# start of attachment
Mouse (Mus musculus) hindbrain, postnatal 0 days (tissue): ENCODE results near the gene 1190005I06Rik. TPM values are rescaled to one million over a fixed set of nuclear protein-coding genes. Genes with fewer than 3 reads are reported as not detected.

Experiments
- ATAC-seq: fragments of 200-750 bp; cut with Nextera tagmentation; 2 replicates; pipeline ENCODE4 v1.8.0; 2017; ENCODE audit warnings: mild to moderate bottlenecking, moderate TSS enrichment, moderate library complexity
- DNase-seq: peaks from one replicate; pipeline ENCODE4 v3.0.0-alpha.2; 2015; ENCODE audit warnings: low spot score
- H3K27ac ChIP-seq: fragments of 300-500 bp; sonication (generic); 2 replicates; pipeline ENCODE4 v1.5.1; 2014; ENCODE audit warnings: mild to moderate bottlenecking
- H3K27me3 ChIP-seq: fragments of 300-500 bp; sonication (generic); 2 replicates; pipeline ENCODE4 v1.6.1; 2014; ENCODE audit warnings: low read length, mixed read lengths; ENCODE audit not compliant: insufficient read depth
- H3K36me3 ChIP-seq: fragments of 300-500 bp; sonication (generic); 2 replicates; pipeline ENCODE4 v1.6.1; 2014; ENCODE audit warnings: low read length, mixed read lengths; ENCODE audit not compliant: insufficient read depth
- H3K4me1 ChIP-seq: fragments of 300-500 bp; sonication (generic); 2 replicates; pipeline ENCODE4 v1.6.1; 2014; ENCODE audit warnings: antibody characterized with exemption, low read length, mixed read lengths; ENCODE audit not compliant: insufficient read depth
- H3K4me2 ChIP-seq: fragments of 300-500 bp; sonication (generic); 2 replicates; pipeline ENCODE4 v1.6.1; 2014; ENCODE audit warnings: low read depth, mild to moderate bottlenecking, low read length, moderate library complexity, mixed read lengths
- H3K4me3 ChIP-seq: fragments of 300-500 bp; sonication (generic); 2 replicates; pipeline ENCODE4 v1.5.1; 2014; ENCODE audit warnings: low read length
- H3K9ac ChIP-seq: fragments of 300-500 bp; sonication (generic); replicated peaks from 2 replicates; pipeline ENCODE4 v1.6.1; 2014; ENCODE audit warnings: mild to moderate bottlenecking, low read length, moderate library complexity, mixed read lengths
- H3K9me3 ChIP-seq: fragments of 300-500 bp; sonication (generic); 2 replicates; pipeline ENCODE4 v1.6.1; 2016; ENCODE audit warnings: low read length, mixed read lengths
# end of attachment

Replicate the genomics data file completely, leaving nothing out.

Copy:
Mouse (Mus musculus) hindbrain, postnatal 0 days (tissue): ENCODE results near the gene 1190005I06Rik. TPM values are rescaled to one million over a fixed set of nuclear protein-coding genes. Genes with fewer than 3 reads are reported as not detected.

Experiments
- ATAC-seq: fragments of 200-750 bp; cut with Nextera tagmentation; 2 replicates; pipeline ENCODE4 v1.8.0; 2017; ENCODE audit warnings: mild to moderate bottlenecking, moderate TSS enrichment, moderate library complexity
- DNase-seq: peaks from one replicate; pipeline ENCODE4 v3.0.0-alpha.2; 2015; ENCODE audit warnings: low spot score
- H3K27ac ChIP-seq: fragments of 300-500 bp; sonication (generic); 2 replicates; pipeline ENCODE4 v1.5.1; 2014; ENCODE audit warnings: mild to moderate bottlenecking
- H3K27me3 ChIP-seq: fragments of 300-500 bp; sonication (generic); 2 replicates; pipeline ENCODE4 v1.6.1; 2014; ENCODE audit warnings: low read length, mixed read lengths; ENCODE audit not compliant: insufficient read depth
- H3K36me3 ChIP-seq: fragments of 300-500 bp; sonication (generic); 2 replicates; pipeline ENCODE4 v1.6.1; 2014; ENCODE audit warnings: low read length, mixed read lengths; ENCODE audit not compliant: insufficient read depth
- H3K4me1 ChIP-seq: fragments of 300-500 bp; sonication (generic); 2 replicates; pipeline ENCODE4 v1.6.1; 2014; ENCODE audit warnings: antibody characterized with exemption, low read length, mixed read lengths; ENCODE audit not compliant: insufficient read depth
- H3K4me2 ChIP-seq: fragments of 300-500 bp; sonication (generic); 2 replicates; pipeline ENCODE4 v1.6.1; 2014; ENCODE audit warnings: low read depth, mild to moderate bottlenecking, low read length, moderate library complexity, mixed read lengths
- H3K4me3 ChIP-seq: fragments of 300-500 bp; sonication (generic); 2 replicates; pipeline ENCODE4 v1.5.1; 2014; ENCODE audit warnings: low read length
- H3K9ac ChIP-seq: fragments of 300-500 bp; sonication (generic); replicated peaks from 2 replicates; pipeline ENCODE4 v1.6.1; 2014; ENCODE audit warnings: mild to moderate bottlenecking, low read length, moderate library complexity, mixed read lengths
- H3K9me3 ChIP-seq: fragments of 300-500 bp; sonication (generic); 2 replicates; pipeline ENCODE4 v1.6.1; 2016; ENCODE audit warnings: low read length, mixed read lengths